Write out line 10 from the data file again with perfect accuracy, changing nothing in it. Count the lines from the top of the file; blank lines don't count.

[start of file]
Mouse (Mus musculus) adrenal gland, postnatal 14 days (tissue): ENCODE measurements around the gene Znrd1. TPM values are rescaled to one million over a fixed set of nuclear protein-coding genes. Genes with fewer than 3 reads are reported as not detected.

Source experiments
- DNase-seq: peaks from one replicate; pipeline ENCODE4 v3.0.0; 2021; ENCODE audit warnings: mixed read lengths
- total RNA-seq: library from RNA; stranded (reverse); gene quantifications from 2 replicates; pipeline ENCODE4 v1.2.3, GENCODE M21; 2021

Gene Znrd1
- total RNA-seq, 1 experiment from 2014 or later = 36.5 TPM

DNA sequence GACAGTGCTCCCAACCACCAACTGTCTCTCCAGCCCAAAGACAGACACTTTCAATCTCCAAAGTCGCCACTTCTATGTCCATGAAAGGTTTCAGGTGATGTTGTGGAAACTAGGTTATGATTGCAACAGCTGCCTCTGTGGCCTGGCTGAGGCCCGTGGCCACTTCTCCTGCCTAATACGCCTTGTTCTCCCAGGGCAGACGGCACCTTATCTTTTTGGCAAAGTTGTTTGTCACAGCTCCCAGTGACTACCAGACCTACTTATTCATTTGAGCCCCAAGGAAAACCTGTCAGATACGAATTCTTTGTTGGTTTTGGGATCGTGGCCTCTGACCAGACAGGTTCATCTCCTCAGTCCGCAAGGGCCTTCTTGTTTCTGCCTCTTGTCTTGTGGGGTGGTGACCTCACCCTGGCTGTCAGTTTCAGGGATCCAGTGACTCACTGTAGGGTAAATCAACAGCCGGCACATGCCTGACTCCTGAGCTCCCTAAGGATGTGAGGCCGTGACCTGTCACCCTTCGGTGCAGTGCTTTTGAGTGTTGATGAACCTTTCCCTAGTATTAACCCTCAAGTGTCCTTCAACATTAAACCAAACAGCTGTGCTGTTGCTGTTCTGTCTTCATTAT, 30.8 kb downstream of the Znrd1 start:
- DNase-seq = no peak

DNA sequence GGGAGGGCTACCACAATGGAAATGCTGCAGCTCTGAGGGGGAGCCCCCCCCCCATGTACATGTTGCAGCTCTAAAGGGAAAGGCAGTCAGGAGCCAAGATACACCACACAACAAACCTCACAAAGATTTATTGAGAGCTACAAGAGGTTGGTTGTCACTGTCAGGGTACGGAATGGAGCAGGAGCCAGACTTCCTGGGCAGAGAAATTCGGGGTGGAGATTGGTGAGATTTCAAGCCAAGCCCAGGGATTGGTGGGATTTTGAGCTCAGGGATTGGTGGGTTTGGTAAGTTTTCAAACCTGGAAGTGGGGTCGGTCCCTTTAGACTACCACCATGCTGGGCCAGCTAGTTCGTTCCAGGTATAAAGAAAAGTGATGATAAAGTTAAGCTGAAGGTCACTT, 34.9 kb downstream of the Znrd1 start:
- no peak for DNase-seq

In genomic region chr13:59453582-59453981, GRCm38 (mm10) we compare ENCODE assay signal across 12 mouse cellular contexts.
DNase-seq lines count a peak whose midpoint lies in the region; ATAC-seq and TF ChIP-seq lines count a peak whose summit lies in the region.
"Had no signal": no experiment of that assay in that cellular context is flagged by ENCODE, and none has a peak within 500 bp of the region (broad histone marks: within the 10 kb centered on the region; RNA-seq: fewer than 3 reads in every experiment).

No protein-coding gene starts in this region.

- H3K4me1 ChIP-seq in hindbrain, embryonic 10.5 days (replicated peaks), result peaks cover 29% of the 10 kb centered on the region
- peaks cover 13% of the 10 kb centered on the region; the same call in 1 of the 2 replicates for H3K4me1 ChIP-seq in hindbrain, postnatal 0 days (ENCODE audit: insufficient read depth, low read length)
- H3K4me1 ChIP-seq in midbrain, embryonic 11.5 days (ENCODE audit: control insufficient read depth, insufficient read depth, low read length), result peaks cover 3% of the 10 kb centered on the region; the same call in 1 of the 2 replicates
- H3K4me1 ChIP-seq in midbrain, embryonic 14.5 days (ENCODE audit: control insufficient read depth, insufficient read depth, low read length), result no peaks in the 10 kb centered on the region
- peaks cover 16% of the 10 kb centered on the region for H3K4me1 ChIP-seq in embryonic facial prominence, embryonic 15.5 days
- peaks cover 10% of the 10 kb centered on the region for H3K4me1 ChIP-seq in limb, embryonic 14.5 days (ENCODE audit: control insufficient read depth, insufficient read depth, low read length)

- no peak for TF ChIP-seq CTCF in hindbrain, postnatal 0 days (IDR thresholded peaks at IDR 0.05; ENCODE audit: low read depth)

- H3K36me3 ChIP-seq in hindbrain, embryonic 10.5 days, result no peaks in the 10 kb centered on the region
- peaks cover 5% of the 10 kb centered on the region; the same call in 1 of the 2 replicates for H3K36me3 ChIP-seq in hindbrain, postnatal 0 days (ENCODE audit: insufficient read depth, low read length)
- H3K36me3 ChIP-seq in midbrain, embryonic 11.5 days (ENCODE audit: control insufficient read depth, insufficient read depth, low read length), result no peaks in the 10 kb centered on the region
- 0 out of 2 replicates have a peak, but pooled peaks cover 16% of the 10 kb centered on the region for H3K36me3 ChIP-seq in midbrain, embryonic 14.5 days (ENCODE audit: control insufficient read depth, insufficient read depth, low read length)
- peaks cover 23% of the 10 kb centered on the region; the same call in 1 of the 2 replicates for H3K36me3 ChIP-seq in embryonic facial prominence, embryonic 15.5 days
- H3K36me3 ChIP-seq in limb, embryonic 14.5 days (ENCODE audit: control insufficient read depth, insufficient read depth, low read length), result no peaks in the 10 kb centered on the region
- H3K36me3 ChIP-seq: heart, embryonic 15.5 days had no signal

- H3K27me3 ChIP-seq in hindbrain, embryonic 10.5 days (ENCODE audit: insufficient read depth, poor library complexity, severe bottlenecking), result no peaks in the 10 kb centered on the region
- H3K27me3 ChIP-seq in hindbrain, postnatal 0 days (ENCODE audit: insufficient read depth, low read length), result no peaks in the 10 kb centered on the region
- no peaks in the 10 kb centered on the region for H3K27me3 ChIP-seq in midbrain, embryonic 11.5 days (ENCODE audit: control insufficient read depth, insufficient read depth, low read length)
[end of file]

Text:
- no peak for DNase-seq